Fall foliage: Vermont hopes leaf-peepers won't shy away
Fall foliage is a big draw in Vermont, but businesses that rely on tourism are battling the image that the state might not be the best place to take a vacation right now.
The Vermont Foliage Force wants you to know: There's plenty of wide-open leaf-peeping opportunities, regardless of storm damage to roads in the middle of the state.Skip to next paragraph
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Although Vermont is still working to repair roads in the aftermath of Tropical Storm Irene, a coalition of Vermont tourism interests are underscoring that three weeks have gone by since the storm, and about 95 percent of the state's roads are open for tourists to enjoy the start of fall foliage season and other outdoor activities and festivals.
"We are really ready for people to come, and we just really want to invite people to support us at this time and really experience fall foliage at its finest," said Megan Smith, the state's commissioner of tourism and marketing.
Some inns were closed in the days after Irene and a few harvest festivals scheduled for mid-September were canceled. Now, businesses that rely on tourism are battling the image that the state might not be the best place to take a vacation right now.
"The main concern that we had was that there was a misconception that Vermont was impaired for foliageseason when that's not accurate," said Jen Butson, a spokeswoman for Ski Vermont in Montpelier.
The foliage season is getting under way this weekend, as leaves in the top northern third of the state already have color. The fall foliage season brings in about $300 million in business for the state each year.
Worries about storm damage didn't stop a group of British tourists from making their trip to Vermont. Barry Edwards arrived from the United Kingdom on Wednesday. Early Friday afternoon, he was snapping a picture of red leaves on a tree next to the Morse Farm Maple Sugarworks in Montpelier.
"It's an organized tour, so if there was anything to worry about I'm sure we would have been informed about it," Edwards said. "We've seen the repairs going on to the roads. It's good to see that it's being done so quickly."
Barb Smith, the manager of Morse Farm, said the popular stop for tour buses has had a few cancellations due to road closures, which created detours long enough that buses couldn't squeeze in the stop.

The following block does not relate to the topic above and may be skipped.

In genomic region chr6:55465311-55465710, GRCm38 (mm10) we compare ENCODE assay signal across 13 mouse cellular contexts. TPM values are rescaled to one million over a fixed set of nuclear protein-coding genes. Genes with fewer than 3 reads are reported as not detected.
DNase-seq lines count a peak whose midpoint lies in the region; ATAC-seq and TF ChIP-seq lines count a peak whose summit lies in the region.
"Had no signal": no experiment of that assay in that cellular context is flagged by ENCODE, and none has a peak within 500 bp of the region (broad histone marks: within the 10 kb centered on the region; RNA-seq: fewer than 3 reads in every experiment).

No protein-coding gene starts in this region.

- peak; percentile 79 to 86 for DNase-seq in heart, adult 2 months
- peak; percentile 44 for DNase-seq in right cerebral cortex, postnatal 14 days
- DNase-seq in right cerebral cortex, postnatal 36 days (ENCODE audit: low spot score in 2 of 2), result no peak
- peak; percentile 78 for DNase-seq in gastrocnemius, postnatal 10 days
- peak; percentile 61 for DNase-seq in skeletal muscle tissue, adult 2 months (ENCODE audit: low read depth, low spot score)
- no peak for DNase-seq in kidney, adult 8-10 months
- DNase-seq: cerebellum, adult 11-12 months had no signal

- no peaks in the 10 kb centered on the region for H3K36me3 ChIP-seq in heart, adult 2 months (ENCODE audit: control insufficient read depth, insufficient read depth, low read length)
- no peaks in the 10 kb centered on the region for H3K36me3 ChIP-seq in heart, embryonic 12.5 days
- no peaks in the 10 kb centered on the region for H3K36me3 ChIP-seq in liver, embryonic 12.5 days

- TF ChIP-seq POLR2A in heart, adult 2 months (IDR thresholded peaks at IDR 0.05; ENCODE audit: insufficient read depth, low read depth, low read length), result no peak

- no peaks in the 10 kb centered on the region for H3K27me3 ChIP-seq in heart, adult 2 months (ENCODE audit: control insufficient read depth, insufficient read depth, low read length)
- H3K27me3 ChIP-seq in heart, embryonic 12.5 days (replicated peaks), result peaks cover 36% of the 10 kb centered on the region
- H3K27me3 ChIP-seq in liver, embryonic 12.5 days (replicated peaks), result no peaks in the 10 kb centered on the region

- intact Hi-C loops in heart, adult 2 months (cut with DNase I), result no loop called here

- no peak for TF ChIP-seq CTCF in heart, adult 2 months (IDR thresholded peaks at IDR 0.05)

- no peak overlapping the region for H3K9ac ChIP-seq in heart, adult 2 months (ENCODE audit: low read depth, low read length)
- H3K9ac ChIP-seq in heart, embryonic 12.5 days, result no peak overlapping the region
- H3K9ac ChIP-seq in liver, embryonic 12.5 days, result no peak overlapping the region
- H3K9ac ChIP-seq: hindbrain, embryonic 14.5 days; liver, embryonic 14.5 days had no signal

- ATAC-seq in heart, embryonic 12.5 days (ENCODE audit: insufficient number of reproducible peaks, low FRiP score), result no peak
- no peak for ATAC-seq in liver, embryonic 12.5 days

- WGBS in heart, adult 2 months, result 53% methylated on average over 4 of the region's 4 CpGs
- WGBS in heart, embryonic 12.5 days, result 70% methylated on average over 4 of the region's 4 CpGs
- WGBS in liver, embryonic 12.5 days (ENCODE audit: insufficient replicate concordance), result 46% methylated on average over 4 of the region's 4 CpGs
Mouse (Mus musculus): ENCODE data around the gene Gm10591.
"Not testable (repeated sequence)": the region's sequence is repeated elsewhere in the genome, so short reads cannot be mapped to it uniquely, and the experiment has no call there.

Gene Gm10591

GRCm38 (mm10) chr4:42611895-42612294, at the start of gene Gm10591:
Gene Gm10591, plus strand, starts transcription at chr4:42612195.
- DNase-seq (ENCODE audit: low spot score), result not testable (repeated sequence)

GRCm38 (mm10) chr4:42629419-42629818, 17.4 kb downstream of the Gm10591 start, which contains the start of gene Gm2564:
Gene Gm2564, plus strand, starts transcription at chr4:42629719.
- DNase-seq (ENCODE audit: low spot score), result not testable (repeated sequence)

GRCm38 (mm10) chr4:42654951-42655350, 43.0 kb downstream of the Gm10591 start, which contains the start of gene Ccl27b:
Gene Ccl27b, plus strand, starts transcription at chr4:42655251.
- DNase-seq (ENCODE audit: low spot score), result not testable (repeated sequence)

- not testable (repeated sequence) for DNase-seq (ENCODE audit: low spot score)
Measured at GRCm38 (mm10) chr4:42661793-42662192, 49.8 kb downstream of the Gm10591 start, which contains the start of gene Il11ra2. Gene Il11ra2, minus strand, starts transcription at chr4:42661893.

"I'd say a little less," Smith said, referring to the number of bus stops for this time of year.
Still, the state's tourism commissioner said there's some concern about whether people within driving distance of Vermont will make the trip.
"I think the thing we're kind of on the edge of our seats now is the person that books last minute," Megan Smith said. "That's the unknown to us right now, and that's who we're really trying to reach out to."
Courtney Lowe, director of sales and marketing at the Woodstock Inn & Resort, which canceled reservations for all of September, said reservations have been picking up over the last 10 days. Lowe said the inn is set to reopen Friday.
"We definitely see our phones picking up tremendously now," Lowe said Friday afternoon. "It's going to be a very good foliage season as far as the leaves go."
Jim Nielsen, general manager of the Hawk Inn and Mountain Resort in Plymouth, said the resort opened last weekend to host a wedding, and another wedding was scheduled for this weekend. But he said reservations have been a little soft, and the resort is offering discounts of close to 30 percent off regular rates.
"It's been a little slow," Nielsen said. "We're putting some packages up right now to entice some people over the next three or four weekends," Nielsen said.
Lt. Gov. Phil Scott is racing, literally, to get the word out that Vermont is well on the mend from Irene and ready for tourist. He was to drive a bright green stock car at the New Hampshire International Speedway on Saturday to showcase that Vermont is resilient and open for business. His stock car bears the vermontvacation.com website on the front.
"What we're finding, I think, from our tourism standpoint is that many people are calling to cancel because the national media has said, and quite appropriately, that we have some problems here in the state, but with a broad brush it's not throughout the whole state, and there certainly are many, many areas of the state that are willing and able to handle our tourism customers in this important foliage season," Scott said at a news conference Thursday.